Like it or not, every major national political trend of the last four decades has first appeared in Colorado. Ours was the first state to loosen restrictions on abortion, well before Roe v. Wade. Coloradans were environmentalists, were committed to participatory sports, were into organic food and were flocking to brewpubs long before most Americans. Our progressive politicians -- Dick Lamm, Pat Schroeder, Gary Hart -- were national superstars. Indeed, Hart might have been president had he stayed away from Donna Rice. And just when we'd come into focus as a laid-back, countercultural, Rocky Mountain High kinda place, we turned sharply to the right.Then Colorado went right:
Urban sprawl? No one does it better. And long before gay rights had become a hot-button national issue, we passed an anti-gay constitutional amendment. The sleepy, amiable traditional conservatives who had governed the state for so long were swept away by fiery-eyed young radicals, disciples of Doug Bruce, James Dobson or both. Bill McCartney won a national championship at C.U. and quit to found Promise Keepers. Focus on the Family relocated to Colorado Springs and made an already-conservative city even more so. Ted Haggard started the New Life Church with a handful of parishioners; today, it's one of the country's biggest mega-churches.Hazelhurst says Colorado has turned again -- this time to the center:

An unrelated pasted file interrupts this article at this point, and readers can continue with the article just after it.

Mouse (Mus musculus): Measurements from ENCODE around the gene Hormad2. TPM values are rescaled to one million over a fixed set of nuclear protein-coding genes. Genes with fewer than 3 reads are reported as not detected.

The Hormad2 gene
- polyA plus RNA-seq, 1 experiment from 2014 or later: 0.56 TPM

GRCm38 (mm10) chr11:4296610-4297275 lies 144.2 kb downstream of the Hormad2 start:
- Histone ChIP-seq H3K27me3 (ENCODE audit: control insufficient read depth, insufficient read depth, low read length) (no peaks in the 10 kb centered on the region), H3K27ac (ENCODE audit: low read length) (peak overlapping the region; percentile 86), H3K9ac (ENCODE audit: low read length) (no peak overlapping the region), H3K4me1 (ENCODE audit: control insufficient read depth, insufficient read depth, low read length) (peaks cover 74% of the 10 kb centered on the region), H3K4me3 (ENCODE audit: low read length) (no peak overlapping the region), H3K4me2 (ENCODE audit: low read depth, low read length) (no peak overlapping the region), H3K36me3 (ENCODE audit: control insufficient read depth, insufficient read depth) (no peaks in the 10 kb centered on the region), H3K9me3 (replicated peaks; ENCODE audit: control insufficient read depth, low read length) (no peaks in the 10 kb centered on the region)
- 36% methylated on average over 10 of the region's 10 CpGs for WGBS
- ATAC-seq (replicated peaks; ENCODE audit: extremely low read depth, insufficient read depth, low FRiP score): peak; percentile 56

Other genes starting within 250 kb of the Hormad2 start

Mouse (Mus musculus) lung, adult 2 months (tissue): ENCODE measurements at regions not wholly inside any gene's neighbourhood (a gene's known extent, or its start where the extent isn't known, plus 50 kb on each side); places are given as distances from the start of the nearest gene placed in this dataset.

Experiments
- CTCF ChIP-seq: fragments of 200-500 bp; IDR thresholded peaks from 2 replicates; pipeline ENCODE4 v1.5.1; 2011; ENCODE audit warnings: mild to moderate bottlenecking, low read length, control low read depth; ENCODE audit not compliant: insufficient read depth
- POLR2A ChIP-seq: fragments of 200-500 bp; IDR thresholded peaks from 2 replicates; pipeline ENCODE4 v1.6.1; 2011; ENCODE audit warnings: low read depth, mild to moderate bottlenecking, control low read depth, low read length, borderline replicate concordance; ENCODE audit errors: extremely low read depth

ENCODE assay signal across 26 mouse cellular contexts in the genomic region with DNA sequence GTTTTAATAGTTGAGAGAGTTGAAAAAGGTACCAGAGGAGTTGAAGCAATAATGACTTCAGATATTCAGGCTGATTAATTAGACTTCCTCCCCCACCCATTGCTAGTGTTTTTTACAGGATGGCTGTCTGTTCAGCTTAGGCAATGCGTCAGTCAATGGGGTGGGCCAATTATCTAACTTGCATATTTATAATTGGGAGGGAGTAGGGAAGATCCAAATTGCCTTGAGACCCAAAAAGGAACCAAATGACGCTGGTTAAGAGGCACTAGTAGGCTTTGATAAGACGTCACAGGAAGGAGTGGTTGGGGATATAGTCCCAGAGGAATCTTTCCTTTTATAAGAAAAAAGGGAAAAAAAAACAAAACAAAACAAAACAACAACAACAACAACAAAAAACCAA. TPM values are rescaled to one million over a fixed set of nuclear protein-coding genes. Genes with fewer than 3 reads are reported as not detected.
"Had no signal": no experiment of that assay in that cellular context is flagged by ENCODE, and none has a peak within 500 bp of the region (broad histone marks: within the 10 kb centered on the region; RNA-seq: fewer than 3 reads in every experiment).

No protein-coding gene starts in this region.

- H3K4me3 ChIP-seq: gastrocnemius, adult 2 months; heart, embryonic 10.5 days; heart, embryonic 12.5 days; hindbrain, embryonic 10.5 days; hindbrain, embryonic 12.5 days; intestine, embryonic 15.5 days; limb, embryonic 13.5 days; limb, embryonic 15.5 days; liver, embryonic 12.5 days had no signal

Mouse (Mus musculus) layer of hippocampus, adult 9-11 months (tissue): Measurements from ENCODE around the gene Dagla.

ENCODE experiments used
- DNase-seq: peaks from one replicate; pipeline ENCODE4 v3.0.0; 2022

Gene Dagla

Start with the Salazar brothers, newly elected to the House and Senate. Look at the legislature, now controlled by the Dems for the first time in 40 years. Look at the newly enacted tobacco tax, at Fastracks in Denver, and at the passage of Amendment 37 that mandates renewable energy. And look at Michael Merrifield, overwhelmingly re-elected to a second term.Is anyone else getting dizzy?